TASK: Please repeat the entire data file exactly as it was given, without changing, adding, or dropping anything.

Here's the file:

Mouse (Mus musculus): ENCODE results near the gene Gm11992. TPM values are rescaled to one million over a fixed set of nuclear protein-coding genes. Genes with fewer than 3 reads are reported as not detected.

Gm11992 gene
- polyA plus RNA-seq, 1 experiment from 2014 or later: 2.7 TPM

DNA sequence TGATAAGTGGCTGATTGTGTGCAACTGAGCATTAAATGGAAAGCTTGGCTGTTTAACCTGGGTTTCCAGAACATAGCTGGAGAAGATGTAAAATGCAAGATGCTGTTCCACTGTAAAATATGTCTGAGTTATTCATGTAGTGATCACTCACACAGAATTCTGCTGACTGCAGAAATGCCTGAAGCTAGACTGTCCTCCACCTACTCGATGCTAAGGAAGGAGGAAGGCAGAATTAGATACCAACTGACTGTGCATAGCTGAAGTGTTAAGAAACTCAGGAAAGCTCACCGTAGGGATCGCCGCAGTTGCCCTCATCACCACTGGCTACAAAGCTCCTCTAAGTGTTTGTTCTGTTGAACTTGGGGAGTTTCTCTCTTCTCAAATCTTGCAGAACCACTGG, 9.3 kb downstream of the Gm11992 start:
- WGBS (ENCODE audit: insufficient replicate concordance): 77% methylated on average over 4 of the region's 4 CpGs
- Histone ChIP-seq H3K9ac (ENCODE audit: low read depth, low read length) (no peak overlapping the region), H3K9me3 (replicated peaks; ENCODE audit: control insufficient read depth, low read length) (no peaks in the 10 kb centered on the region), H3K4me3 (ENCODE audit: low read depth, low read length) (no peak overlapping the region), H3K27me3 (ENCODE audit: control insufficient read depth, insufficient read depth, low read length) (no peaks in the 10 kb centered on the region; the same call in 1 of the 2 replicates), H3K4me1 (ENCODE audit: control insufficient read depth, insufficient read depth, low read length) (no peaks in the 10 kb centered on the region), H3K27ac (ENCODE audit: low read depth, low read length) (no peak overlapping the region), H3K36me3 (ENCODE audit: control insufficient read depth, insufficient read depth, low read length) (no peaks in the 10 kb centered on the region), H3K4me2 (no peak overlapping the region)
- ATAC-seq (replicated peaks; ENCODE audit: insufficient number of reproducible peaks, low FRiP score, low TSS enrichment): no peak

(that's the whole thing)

Mouse (Mus musculus): ENCODE results near the gene Gm11992. TPM values are rescaled to one million over a fixed set of nuclear protein-coding genes. Genes with fewer than 3 reads are reported as not detected.

Gm11992 gene
- polyA plus RNA-seq, 1 experiment from 2014 or later: 2.7 TPM

DNA sequence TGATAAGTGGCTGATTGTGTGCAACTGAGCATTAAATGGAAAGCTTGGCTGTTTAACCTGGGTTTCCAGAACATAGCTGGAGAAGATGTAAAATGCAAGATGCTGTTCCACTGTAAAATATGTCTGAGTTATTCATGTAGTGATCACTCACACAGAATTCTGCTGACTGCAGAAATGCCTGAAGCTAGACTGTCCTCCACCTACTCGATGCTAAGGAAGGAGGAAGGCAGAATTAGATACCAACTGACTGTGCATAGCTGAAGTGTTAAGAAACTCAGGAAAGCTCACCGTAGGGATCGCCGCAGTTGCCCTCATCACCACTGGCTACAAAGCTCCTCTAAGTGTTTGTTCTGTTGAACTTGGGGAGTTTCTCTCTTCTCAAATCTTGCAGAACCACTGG, 9.3 kb downstream of the Gm11992 start:
- WGBS (ENCODE audit: insufficient replicate concordance): 77% methylated on average over 4 of the region's 4 CpGs
- Histone ChIP-seq H3K9ac (ENCODE audit: low read depth, low read length) (no peak overlapping the region), H3K9me3 (replicated peaks; ENCODE audit: control insufficient read depth, low read length) (no peaks in the 10 kb centered on the region), H3K4me3 (ENCODE audit: low read depth, low read length) (no peak overlapping the region), H3K27me3 (ENCODE audit: control insufficient read depth, insufficient read depth, low read length) (no peaks in the 10 kb centered on the region; the same call in 1 of the 2 replicates), H3K4me1 (ENCODE audit: control insufficient read depth, insufficient read depth, low read length) (no peaks in the 10 kb centered on the region), H3K27ac (ENCODE audit: low read depth, low read length) (no peak overlapping the region), H3K36me3 (ENCODE audit: control insufficient read depth, insufficient read depth, low read length) (no peaks in the 10 kb centered on the region), H3K4me2 (no peak overlapping the region)
- ATAC-seq (replicated peaks; ENCODE audit: insufficient number of reproducible peaks, low FRiP score, low TSS enrichment): no peak